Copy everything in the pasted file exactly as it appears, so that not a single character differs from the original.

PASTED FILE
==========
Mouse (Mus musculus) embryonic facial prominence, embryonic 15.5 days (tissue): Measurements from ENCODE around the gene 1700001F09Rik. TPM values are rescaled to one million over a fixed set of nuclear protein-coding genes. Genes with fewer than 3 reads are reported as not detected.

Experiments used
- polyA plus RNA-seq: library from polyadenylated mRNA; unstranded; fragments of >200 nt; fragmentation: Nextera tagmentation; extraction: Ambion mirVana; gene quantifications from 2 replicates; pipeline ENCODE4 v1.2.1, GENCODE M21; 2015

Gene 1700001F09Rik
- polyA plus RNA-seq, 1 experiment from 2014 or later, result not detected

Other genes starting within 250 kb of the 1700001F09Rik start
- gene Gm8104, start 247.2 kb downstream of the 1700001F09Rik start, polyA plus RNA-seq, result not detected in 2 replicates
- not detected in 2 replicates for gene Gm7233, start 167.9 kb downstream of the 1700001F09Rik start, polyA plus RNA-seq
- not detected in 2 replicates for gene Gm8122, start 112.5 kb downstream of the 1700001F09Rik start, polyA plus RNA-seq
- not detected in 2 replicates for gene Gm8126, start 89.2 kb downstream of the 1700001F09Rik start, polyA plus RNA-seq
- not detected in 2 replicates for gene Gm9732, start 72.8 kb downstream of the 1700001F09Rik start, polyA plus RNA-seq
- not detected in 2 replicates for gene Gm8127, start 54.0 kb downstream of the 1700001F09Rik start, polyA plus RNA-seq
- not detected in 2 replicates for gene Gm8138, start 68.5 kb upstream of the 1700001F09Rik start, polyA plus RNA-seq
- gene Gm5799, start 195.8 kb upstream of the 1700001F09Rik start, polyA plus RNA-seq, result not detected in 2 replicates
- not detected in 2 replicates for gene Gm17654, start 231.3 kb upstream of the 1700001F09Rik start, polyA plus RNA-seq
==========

Mouse (Mus musculus) embryonic facial prominence, embryonic 15.5 days (tissue): Measurements from ENCODE around the gene 1700001F09Rik. TPM values are rescaled to one million over a fixed set of nuclear protein-coding genes. Genes with fewer than 3 reads are reported as not detected.

Experiments used
- polyA plus RNA-seq: library from polyadenylated mRNA; unstranded; fragments of >200 nt; fragmentation: Nextera tagmentation; extraction: Ambion mirVana; gene quantifications from 2 replicates; pipeline ENCODE4 v1.2.1, GENCODE M21; 2015

Gene 1700001F09Rik
- polyA plus RNA-seq, 1 experiment from 2014 or later, result not detected

Other genes starting within 250 kb of the 1700001F09Rik start
- gene Gm8104, start 247.2 kb downstream of the 1700001F09Rik start, polyA plus RNA-seq, result not detected in 2 replicates
- not detected in 2 replicates for gene Gm7233, start 167.9 kb downstream of the 1700001F09Rik start, polyA plus RNA-seq
- not detected in 2 replicates for gene Gm8122, start 112.5 kb downstream of the 1700001F09Rik start, polyA plus RNA-seq
- not detected in 2 replicates for gene Gm8126, start 89.2 kb downstream of the 1700001F09Rik start, polyA plus RNA-seq
- not detected in 2 replicates for gene Gm9732, start 72.8 kb downstream of the 1700001F09Rik start, polyA plus RNA-seq
- not detected in 2 replicates for gene Gm8127, start 54.0 kb downstream of the 1700001F09Rik start, polyA plus RNA-seq
- not detected in 2 replicates for gene Gm8138, start 68.5 kb upstream of the 1700001F09Rik start, polyA plus RNA-seq
- gene Gm5799, start 195.8 kb upstream of the 1700001F09Rik start, polyA plus RNA-seq, result not detected in 2 replicates
- not detected in 2 replicates for gene Gm17654, start 231.3 kb upstream of the 1700001F09Rik start, polyA plus RNA-seq